Jaclyn with her mentees at a Career Discovery Group poster session at the University of California, Davis.
Delivering an hour-long public talk in Spanish to community members in Loreto, Mexico, about ecosystem services provided by bats.
Leading a classroom course about ground squirrel biology and data collection for the Rocky Mountain Biological Laboratory Youth Program.
Diversity, Education, & Outreach
To make real, positive change in the fields of ecology and conservation, we must make science more accessible to those who lack the opportunity to engage in traditional research pathways, and we must communicate science to broader audiences that would otherwise be disengaged or denied easy access to science- and nature-based content. As a woman in ecology, Jaclyn tailors her work to reflect her aspiration to empower women and girls while communicating science. As a first generation scholar, she strives to bring issues surrounding inequity in science to the forefront of the conversation. Jaclyn is a member of diversity committees at the Rocky Mountain Biological Laboratory and The Western Section of The Wildlife Society, for which she created a short film about a lack of human diversity in the wildlife sciences. She also spent 3 years mentoring first generation freshmen students through the UC Davis Career Discovery Program.
We've all heard the expression, "a picture is worth a thousand words". Visual storytelling is a powerful way to convey interesting and important stories about the world around us. For that reason, Jaclyn gave a public talk in both English and Spanish to locals from Loreto, Mexico, where she conducted research on bats. She also works as the Science Communications Lead for Photography Inspiring Children in Conservation, a nonprofit organization that uses education and storytelling to engage Malagasy children with lemur ecology and use their photographs to promote ecotourism. Jaclyn enjoys communicating science through film. She was recently interviewed by the Wild and Scenic Film Festival about her film, Tracking Snow, which is featured in the National Geographic short film showcase. She also works as a Science Communications Specialist and Project Manager at NatureServe.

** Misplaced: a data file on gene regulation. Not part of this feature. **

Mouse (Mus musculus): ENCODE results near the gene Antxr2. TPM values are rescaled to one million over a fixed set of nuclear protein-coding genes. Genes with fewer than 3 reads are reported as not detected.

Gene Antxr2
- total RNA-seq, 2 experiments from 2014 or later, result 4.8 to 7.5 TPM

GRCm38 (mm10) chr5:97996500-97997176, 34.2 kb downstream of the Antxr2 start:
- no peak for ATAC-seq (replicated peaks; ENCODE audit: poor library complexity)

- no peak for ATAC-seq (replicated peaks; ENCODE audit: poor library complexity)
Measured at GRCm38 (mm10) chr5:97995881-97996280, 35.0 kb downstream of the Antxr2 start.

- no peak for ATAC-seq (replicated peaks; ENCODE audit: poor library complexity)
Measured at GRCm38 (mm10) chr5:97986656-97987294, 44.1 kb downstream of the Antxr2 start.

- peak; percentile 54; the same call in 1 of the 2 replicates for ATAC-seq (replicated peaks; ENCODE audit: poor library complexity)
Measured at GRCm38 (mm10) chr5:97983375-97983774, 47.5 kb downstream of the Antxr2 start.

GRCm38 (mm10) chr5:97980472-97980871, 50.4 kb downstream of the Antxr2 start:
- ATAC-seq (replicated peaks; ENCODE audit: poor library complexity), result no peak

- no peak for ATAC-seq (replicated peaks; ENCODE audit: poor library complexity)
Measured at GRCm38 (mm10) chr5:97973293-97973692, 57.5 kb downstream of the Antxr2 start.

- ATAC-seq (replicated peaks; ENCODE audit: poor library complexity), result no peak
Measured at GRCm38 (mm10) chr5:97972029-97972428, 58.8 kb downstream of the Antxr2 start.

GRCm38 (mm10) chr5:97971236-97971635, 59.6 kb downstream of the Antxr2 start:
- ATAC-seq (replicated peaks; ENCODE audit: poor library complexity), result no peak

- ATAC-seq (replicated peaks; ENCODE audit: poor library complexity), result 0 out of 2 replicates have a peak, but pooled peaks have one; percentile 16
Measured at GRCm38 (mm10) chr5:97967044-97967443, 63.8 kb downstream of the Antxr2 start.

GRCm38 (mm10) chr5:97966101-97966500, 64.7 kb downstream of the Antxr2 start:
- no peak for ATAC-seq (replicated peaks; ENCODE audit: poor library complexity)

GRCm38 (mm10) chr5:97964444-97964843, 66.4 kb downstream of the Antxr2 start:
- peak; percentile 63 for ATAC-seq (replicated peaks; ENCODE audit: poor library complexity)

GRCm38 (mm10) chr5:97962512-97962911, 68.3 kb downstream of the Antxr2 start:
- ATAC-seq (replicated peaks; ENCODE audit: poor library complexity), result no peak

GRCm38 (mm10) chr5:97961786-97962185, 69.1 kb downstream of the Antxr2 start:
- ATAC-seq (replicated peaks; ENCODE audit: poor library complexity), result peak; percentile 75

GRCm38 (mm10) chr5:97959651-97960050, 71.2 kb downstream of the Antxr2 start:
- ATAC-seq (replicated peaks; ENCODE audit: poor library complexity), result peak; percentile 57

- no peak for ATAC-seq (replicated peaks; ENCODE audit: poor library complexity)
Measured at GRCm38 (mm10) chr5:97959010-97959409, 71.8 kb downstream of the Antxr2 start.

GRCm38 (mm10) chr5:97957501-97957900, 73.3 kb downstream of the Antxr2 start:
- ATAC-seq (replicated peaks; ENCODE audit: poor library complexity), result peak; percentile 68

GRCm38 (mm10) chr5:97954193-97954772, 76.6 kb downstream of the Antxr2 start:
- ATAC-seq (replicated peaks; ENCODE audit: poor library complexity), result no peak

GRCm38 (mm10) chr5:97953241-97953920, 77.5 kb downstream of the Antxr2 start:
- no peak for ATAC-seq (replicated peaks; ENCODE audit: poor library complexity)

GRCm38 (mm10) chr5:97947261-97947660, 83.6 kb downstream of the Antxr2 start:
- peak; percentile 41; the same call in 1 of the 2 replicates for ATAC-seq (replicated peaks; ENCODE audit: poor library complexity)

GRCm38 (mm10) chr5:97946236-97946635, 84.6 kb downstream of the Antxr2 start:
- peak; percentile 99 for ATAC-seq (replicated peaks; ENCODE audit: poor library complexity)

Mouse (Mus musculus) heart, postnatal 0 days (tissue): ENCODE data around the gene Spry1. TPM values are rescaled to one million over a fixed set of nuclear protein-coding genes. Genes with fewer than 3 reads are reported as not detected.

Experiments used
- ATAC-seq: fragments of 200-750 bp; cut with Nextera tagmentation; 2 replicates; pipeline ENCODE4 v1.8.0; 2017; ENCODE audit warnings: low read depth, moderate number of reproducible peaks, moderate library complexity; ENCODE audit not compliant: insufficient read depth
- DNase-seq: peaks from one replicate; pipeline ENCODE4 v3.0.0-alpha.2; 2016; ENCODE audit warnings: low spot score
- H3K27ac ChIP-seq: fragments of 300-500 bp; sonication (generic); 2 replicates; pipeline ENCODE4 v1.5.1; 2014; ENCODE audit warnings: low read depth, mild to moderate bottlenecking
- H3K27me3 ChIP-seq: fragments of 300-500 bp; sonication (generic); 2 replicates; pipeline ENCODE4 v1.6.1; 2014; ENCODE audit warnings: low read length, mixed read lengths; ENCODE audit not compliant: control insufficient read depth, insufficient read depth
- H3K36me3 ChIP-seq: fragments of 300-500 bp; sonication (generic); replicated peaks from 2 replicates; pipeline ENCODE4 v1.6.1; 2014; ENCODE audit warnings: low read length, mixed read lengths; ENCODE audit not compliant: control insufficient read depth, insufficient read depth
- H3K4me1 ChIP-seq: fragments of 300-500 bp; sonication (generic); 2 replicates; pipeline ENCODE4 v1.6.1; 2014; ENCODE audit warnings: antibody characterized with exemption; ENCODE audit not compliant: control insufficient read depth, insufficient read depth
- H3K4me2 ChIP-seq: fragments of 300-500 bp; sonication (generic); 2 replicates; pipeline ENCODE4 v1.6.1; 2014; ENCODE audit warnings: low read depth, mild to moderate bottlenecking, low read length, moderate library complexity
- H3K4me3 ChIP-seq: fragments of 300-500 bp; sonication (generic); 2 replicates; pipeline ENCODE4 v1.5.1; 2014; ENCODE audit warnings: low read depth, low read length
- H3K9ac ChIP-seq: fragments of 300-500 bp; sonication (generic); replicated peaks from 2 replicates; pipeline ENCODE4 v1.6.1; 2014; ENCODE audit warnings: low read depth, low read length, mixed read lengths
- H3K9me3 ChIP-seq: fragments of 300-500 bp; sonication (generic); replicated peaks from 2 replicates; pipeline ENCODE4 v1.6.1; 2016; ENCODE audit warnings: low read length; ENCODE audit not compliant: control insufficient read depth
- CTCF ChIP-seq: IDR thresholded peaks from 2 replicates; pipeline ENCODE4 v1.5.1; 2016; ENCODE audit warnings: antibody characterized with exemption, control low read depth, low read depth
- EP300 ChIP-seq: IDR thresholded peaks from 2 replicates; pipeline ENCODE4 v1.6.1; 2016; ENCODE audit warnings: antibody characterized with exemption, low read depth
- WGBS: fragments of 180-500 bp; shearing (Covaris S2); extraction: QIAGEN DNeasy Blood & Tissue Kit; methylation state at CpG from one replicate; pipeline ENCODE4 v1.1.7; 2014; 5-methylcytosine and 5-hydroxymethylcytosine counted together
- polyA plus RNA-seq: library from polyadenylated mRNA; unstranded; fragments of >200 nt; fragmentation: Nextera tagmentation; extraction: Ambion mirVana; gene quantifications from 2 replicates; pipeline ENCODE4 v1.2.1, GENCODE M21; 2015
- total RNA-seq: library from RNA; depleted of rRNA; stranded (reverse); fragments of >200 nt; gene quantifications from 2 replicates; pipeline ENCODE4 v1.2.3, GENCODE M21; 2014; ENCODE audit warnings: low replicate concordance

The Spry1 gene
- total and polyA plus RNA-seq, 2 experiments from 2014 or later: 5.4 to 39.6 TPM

Jaclyn has many years of experience engaging members of all age groups through hands-on outreach activities and conservation efforts. For 4 years, she was a Student and Landowner Education and Watershed Stewardship Mentor, during which time she worked with high school students to do outdoor restoration projects. She also regularly gives presentations to the Kids Camp program and undergraduate wildlife courses at The Rocky Mountain Biological Laboratory and the Crested Butte Rock Garden Club, and she mentors teams of students both in the field and in the lab.
In addition to communicating science through outreach and visual projects, Jaclyn has over 9 years of traditional teaching experience in the classroom. She has given lectures, written and graded exams, and led discussions and laboratory exercises for hundreds of students across several undergraduate wildlife courses at UC Davis. More information about her teaching and outreach experiences can be found in her CV.
Jaclyn with her 2017 field crew at the Rocky Mountain Biological Laboratory in Gothic, Colorado.
Jaclyn with students from Sacramento High School, showing off their handmade owl nest box that was created through the Center for Land-based Learning's Student and Landowner Education and Watershed Stewardship program in Winters, California.